Although bank sales of mutual funds throughout Asia ex-Japan may look down now because of poor global economic conditions and the onset of Sars, this region represents the world's fastest growth, says Cerulli Associates, a London-based consultancy. The firm predicts the region's mutual fund assets will grow as high as $560 billion by 2007, up from an estimated $343 billion for 2003.

Year-on-year growth for the industry is hitting a low this year, but it's still estimated to be 9%, as opposed to 15% in 2002 and 21% in 2001. The rate of growth is not expected to bounce back to those earlier levels: Cerulli forecasts asset growth no higher than 14% over the next five years. But compared to the West that's still an enviable compound annual growth rate of 12% through 2007.

Capital-guaranteed mutual funds and similar structured products have dominated fund sales for the past two years in those markets where they are available. But Cerulli predicts that emerging products will help drive growth over the next five years, including retail hedge funds, real estate investment trusts and exchange-traded funds.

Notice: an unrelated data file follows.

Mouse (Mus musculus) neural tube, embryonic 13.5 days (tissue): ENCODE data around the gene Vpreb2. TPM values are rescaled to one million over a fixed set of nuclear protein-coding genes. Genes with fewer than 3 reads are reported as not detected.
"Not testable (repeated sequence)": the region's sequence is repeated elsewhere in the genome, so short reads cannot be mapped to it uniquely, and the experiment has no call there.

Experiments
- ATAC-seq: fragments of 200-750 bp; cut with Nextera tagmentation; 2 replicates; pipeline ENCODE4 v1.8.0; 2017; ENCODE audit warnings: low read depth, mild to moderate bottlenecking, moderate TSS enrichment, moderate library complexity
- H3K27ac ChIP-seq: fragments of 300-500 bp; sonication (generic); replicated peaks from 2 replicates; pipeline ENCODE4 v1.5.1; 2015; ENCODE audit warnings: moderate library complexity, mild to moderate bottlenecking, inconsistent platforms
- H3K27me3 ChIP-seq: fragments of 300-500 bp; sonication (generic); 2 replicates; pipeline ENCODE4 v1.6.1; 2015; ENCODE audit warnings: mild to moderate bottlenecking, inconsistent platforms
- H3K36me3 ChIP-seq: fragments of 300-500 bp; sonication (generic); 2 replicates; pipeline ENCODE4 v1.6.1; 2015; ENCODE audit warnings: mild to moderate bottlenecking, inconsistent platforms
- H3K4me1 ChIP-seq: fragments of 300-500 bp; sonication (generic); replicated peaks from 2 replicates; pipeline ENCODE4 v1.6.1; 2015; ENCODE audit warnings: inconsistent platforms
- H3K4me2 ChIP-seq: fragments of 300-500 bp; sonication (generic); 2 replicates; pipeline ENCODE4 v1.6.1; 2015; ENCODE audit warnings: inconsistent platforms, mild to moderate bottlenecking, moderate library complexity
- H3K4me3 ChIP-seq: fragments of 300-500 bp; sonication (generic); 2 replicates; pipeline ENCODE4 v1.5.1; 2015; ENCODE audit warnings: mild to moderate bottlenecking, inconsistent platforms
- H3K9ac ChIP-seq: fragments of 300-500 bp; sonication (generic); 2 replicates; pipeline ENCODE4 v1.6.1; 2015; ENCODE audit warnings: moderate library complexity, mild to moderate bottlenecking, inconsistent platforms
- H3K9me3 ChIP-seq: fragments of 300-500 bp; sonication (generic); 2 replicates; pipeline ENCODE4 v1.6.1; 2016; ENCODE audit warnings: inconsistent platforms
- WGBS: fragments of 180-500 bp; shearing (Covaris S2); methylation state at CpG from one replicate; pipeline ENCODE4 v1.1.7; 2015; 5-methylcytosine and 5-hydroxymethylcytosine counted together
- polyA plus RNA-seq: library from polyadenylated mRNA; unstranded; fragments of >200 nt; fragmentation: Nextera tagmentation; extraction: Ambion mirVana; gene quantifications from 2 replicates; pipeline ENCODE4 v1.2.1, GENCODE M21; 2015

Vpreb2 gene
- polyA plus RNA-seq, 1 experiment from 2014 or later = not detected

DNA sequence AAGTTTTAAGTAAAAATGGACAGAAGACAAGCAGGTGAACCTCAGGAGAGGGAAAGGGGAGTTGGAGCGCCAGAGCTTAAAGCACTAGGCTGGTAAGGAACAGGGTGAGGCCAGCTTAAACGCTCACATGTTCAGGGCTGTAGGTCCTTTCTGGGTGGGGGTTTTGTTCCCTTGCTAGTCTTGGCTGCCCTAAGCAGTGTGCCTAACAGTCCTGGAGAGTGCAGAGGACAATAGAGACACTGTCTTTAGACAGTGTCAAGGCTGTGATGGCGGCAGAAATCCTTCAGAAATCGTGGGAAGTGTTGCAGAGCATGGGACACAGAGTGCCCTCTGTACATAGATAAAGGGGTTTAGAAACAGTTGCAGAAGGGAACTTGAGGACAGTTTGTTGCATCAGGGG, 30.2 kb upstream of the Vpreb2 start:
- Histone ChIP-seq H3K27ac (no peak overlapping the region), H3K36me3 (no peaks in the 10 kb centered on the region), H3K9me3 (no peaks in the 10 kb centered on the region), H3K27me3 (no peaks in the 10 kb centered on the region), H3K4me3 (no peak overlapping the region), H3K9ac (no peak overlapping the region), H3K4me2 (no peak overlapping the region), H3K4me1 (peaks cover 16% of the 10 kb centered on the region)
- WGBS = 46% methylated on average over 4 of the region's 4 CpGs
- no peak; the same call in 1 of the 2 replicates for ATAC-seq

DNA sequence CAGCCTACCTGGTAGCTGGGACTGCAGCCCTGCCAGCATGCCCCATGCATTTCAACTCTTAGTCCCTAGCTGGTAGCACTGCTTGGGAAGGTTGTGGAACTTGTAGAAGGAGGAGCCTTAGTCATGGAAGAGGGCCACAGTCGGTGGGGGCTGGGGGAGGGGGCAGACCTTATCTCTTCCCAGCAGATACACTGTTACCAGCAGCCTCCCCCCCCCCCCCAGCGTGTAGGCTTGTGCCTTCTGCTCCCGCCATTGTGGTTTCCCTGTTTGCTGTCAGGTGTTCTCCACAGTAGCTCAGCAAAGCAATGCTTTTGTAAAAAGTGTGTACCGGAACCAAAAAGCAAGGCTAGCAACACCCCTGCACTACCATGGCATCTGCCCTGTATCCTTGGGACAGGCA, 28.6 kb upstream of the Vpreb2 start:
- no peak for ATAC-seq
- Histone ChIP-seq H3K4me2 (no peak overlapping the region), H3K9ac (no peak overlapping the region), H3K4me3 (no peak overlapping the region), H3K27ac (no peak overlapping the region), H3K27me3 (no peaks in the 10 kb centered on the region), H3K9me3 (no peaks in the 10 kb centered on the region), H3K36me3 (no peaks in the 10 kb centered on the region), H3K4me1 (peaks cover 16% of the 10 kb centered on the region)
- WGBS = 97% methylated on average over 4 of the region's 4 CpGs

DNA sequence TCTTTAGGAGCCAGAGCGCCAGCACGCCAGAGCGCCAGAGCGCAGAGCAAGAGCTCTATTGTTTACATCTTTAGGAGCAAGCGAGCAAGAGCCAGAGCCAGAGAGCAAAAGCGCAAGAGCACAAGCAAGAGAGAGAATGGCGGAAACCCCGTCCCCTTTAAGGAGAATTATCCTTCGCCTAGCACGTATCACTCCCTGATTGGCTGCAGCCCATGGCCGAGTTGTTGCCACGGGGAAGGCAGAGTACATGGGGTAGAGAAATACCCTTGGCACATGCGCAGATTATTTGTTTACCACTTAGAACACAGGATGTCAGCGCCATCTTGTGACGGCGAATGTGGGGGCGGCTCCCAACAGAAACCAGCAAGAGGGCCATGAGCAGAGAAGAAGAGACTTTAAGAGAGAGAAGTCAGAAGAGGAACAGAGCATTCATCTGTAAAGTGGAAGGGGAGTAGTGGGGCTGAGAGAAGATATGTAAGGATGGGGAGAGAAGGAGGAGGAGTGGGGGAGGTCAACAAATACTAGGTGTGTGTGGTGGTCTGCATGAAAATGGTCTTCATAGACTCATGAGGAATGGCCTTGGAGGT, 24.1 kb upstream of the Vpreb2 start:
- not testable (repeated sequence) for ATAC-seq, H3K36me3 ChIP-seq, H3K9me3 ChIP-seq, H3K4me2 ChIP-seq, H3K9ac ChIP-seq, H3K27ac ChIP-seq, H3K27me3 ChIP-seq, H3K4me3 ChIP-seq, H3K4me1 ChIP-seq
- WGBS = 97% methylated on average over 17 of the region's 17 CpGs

Moreover the dominant banks will deepen their hold over mutual fund distribution, Cerulli predicts, with their share of fund assets in Asia ex-Japan to reach 60% by 2007, up from 48% in 2002.

Taiwan catches the consultants' fancy. Even in a bad year like 2002, its fund assets rose 18% from the previous year to $75.9 billion (including offshore). Cerulli predicts mutual fund assets in Taiwan to reach $156.8 billion by 2007, perhaps allowing it to surpass Korea as Asia ex-Japan's biggest funds market.

China's mutual funds market, now at $16 billion, is expected to grow larger than Hong Kong's by 2007, when China's industry hits $48 billion, Cerulli believes.